Salvaging America

Let’s lay down a basic set of ideas first: America basically sucks because it is a fleeting experiment, Europe is our ancestral homeland that is worthy of praise and emulation. I am not anti-Europe, I am very pro-Europe and I wish our cousins across the pond all the success in the world in rebuilding their race and civilization.

The thing is, if you live in America, I don’t think you should be trying to act as a Pan-European. Europe deserves respect, and to an extent we are European. But at the same time we aren’t. This is America, and for better or for worse, we live here, this is what we know, and our land has, however limited and superficial, a history and tradition and even a collective mind. We are not doing ourselves any favor by totally disregarding anything unique in America. To those that argue that America has nothing worth preserving, I would argue that any culture, at some point, had to create its mythology and aesthetic. So why cant that time be now?

Building a new American image

When I say “America,” most people, especially in the last 25 years, probably conjure up images of massively overweight people, race riots, cheesy commercialized culture, and a mass of non-specific white people. The thing is, America wasn’t always like this. Besides the fact this country was aggressively Anglo-Saxon before World War II, we did at one point have a fair share of serious artists and craftsmen. Winchester rifles? Edgar Allen Poe? Hermann Melville? Sure any European nation can muster more than that, but Europe has had thousands of years. America hasn’t even had 300. In short, the reason people hate America, is in part, because it conjures up nasty images of fat people and commercialism and rootlessness. Compare a European nationalist rally with pretty slender young white women with any sort of conservative/anti-immigration rally in the US. Most people aren’t into overweight middle-aged women in American flag jean shorts. This is the most obvious example of America just having a nasty image, among other things, but it touches at something more profound in the modern American character. Mainly that we just aren’t serious anymore. Everything has to be over the top or a joke or overly simplified.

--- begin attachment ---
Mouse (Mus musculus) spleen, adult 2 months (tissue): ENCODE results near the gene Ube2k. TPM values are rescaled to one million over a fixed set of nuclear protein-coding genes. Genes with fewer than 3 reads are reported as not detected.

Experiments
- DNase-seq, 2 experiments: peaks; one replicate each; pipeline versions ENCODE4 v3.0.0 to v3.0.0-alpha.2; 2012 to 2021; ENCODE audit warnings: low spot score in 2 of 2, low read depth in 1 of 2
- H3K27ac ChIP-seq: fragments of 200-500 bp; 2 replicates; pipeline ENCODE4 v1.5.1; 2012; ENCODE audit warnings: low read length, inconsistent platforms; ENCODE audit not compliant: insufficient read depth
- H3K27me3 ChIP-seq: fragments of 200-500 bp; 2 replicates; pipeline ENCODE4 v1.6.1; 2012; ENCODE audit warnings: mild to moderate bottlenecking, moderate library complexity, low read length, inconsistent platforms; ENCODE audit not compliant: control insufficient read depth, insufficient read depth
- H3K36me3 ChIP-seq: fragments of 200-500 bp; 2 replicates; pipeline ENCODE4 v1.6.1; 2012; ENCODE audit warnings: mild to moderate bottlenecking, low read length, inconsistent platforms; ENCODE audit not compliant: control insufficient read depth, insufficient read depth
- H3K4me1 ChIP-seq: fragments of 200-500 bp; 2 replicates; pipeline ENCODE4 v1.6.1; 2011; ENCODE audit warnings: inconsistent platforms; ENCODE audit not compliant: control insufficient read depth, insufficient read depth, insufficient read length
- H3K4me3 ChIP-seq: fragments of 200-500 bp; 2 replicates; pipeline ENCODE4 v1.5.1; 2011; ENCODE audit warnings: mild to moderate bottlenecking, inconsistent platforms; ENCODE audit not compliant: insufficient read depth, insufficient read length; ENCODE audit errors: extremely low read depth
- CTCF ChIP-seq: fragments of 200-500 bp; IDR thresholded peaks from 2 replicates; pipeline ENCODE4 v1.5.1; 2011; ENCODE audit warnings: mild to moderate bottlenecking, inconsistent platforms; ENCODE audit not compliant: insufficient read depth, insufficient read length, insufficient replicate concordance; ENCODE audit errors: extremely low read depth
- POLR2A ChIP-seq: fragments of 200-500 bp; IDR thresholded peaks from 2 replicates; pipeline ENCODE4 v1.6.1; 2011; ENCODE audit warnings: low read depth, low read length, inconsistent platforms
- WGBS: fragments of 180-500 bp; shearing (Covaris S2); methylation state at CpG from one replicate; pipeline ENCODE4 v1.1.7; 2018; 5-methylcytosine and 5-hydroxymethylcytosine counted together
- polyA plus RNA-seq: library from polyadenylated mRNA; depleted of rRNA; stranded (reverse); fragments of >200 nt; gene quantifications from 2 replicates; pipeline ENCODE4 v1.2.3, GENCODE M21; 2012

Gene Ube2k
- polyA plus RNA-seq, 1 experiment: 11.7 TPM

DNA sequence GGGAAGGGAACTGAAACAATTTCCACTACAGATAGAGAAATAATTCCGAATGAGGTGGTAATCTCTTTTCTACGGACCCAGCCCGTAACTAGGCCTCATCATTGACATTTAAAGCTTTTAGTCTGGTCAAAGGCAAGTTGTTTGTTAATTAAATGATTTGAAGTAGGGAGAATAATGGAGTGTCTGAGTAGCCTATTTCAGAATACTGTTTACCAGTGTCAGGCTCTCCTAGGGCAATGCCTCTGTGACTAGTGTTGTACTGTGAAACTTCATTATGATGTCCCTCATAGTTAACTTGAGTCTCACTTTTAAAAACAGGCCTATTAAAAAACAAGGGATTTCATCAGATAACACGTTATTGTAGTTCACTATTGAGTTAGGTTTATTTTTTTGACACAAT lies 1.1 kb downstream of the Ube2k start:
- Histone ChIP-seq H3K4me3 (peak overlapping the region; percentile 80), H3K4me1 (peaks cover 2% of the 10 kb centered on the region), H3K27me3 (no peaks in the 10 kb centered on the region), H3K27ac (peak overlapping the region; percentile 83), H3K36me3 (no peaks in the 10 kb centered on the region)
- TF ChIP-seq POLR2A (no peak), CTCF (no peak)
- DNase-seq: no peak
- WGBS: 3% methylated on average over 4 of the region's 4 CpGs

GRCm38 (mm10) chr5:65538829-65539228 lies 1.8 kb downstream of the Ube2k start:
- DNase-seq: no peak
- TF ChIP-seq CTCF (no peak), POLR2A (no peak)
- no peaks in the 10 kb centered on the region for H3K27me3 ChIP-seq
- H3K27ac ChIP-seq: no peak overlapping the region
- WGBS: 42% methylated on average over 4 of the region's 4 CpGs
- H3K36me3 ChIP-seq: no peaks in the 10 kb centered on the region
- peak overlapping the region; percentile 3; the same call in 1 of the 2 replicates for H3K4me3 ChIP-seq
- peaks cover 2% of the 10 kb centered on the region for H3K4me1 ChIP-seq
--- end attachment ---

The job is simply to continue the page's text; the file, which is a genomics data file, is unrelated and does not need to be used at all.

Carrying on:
Think for a moment about de-industrialization in the United States, and the kind of music it produced. Compare the heavily American sounding song Telegraph Road from 1982 (Yes, I am aware Dire Straits is British, but the point still stands) to this hunk of cheesiness from 2011. While the comparison is not exact, Dire Straits showed that there is an American sound and spirit that can be captured, and that is not ugly or superficial, but profound, deep and somber. Something that is inspired by our ancestral homeland, but still distinctly American, that is here, that is now. The 2011 song likewise is just over-the-top post-9/11 patriotic silliness that will fade away along with the shopping malls and suburbs.

A new American image must by necessity include a new American people. Physically fit, respectful, intelligent, proudly Anglo-Saxon (but in that old American kind of way), aware of history, and taking pride in craft, and able to reflect and explore both the lower and higher depths of human nature. It has been done before, and with enough effort, it can be done again. Ugly post-modern shopping malls should be replaced with small stores made of brick or wood in a classic style inspired by pre-Civil war America. Suburbs should be replaced by fewer houses, but houses made with care and character. Not just some Douglas Fir junk thrown up by a white foreman and some Mestizo workers in a few months.

It didn’t stick last time because we didn’t want it to. Our culture was fast destroyed with influenza after 1945. Even Asian and European countries to a lesser extent are losing some of their original culture. What hope would a young nation have then? Poverty and the decline of the middle class is horrible indeed, but perhaps out of it can come a new birth of culture, chiseled by hard experience that will melt away the commercialism. But we need to lead. Yes, America is not that great. We do not have the ancient cathedrals, the ancient history, or the blood rooted in soil. But for all its faults, if you are in America, you live here, and this is what we have got. And in the end, a lot of culture is just making the best with what you have around you, both resources and people-wise. We are an inferior place to Europe (even in its heavily degraded modern form), but we can fix that.

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